Know what you’re good at
The nature of how we find work and apply for jobs has changed dramatically in the last five years. Often, the process seems akin to magic and in many cases, particularly with large employers, increasingly impersonal.
The last time I was in job search mode was 2006 and you could still find quality jobs listed in the newspaper. Job boards were the rage, and it seemed like job seekers were in the driver’s seat; all that’s changed in a very short time. Now, a person applying for a job might not even know if they’re being considered because many companies don’t let job seekers know where they’re at in the process. It’s little wonder that job seekers out of work for an extended period report being discouraged and even depressed after not finding success in their search for employment.
I’m only in my second week of unemployment. My situation isn’t dire, and I’m far from being discouraged. But I fully understand how being out of work messes with your psyche and if a person isn’t diligent and proactive in their daily activities, it’s very easy to begin letting doubts creep in and if you aren’t careful, you’ll take a hit in the self-confidence department.
One of the things that I’m staying focused on like a laser during my employment downtime is my skills toolkit. These are the qualities that I bring to a future employer. These are also the things—think of it as my (and your) calling card—that I need to be able to communicate when writing a cover letter, crafting a resume, and landing an interview.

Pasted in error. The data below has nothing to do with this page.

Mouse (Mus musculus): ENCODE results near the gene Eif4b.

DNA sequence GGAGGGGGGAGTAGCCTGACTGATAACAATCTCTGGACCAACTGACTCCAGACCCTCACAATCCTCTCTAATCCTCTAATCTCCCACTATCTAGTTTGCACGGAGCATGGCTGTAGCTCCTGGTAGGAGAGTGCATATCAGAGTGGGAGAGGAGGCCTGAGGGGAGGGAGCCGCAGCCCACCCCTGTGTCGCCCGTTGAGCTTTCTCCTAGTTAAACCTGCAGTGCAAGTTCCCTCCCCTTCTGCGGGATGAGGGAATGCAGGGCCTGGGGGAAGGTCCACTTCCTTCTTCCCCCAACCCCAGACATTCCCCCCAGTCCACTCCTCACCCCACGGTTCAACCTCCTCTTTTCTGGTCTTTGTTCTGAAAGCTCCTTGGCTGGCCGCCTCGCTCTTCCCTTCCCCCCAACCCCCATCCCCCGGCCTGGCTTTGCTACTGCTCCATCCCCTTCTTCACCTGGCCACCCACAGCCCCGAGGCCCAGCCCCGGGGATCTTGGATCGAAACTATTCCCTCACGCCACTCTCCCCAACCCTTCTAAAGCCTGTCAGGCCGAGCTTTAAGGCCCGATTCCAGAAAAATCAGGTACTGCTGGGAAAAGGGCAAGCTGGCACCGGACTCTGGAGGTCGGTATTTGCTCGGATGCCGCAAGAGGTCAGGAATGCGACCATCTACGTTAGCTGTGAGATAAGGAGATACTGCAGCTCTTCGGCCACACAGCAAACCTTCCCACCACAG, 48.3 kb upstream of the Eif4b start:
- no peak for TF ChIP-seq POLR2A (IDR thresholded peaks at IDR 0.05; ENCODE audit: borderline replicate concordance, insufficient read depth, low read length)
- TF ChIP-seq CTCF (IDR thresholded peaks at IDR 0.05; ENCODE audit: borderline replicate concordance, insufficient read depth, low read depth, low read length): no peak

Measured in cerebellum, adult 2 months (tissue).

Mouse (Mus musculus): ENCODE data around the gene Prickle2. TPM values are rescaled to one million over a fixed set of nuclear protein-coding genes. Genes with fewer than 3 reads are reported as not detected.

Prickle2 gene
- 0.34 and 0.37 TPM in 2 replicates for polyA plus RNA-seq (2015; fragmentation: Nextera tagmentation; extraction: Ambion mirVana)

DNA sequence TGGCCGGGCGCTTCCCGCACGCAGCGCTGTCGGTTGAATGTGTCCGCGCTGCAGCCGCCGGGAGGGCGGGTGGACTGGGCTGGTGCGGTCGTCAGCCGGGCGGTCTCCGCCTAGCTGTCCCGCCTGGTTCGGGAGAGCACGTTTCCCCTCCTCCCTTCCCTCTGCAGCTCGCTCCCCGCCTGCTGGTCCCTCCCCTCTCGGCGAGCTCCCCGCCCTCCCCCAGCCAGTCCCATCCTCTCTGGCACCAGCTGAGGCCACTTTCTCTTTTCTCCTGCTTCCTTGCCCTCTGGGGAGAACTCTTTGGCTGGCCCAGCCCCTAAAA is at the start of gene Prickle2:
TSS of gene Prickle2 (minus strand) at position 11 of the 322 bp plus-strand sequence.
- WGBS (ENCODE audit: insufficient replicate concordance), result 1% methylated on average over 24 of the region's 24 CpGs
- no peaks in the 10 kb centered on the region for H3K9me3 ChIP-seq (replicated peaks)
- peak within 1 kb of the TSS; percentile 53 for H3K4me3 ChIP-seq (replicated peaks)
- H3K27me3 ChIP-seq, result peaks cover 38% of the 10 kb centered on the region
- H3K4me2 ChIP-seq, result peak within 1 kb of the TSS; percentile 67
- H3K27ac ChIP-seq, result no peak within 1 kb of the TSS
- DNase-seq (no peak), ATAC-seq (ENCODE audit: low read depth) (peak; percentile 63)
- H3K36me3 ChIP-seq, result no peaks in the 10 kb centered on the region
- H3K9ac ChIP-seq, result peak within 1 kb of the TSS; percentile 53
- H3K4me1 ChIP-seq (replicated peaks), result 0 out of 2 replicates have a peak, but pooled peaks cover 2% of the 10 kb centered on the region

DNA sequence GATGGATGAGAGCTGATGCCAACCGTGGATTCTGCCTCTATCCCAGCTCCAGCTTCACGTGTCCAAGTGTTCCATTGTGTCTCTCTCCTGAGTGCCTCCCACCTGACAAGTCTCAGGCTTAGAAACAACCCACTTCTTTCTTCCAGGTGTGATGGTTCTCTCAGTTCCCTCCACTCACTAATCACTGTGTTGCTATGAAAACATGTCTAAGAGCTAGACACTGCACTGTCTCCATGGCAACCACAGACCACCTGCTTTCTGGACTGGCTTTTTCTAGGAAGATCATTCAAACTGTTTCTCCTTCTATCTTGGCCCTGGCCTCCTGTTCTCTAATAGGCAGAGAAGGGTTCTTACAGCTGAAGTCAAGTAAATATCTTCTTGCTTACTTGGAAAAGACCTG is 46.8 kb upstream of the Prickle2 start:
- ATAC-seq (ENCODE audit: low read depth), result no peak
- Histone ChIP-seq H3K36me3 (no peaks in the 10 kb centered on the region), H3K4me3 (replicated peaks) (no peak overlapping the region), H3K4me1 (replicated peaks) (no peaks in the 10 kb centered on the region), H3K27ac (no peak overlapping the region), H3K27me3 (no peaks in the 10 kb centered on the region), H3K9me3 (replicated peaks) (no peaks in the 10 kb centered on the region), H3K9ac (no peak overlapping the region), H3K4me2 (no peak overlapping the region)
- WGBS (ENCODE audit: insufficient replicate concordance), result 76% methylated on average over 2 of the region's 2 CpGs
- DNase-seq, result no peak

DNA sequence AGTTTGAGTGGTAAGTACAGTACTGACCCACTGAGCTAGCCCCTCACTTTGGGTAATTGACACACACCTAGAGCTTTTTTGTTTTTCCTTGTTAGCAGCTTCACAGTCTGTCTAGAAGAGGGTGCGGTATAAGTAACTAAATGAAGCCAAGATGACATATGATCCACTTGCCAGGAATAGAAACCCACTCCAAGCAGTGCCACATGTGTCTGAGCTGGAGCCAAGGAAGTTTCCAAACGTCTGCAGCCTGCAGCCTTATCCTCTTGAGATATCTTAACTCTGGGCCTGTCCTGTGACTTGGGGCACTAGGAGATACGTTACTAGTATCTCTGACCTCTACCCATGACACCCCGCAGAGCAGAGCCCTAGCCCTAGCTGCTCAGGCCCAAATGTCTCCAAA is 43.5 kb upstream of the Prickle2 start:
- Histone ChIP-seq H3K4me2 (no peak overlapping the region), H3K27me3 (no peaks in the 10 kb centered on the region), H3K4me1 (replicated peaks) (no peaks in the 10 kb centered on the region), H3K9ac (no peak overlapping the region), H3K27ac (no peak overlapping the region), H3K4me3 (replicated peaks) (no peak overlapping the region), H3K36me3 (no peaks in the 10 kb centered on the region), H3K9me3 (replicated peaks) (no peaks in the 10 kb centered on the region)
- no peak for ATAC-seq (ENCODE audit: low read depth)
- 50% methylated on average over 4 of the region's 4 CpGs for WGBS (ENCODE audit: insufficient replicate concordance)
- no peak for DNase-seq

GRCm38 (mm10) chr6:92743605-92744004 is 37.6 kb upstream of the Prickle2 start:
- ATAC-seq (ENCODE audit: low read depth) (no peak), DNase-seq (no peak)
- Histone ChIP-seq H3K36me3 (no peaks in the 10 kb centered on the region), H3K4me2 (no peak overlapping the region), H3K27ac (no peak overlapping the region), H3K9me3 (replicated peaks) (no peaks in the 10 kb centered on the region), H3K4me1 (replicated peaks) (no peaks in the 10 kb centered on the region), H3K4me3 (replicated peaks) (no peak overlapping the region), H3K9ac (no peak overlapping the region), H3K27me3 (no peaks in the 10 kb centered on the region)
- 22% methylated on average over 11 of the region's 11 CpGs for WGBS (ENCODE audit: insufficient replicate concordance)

Here are five things that I’m especially good at:
For the past six years, I have been a key regional leader for workforce development in Maine. I’m proud of my ability to bring together people of diverse backgrounds and have a proven track record of success in building partnerships. In recognition of this, I was awarded the prestigious Annual Partnership Award by Coastal Enterprises, Incorporated, in 2011.
I have exceptional communications skills and use them regularly. Those skills have allowed me to drive visibility and messaging, as well as marketing the importance of workforce development in ensuring that Maine’s workforce has the skills to compete in the 21st century. The ability to get a message out to a wider audience in the digital age we are living in, through social media and blogging platforms, is something that has become increasingly important. I am experienced and adept at using technology to my advantage and have been successful doing so. I am also an experienced public speaker with a portfolio of presentations delivered to diverse groups ranging from small gatherings to Rotary clubs and Chambers of Commerce-size crowds.
In two paragraphs, I offer tangible examples of my skills and abilities. I’m able to articulate this when asked about them in an interview. This is very important and will help provide confidence for you the next time you get in front of an interviewer, or a group of interviewers. Nailing that next interview is important for you, the job seeker.
Developing a skills-based resume is a great way to get clear about your own skills. I didn’t have one until about six months ago. The exercise in pulling it together was invaluable for me, not to mention finally having a concise snapshot of what I’m good at and why I think I’m a good fit for an employer.
Can you name your top five?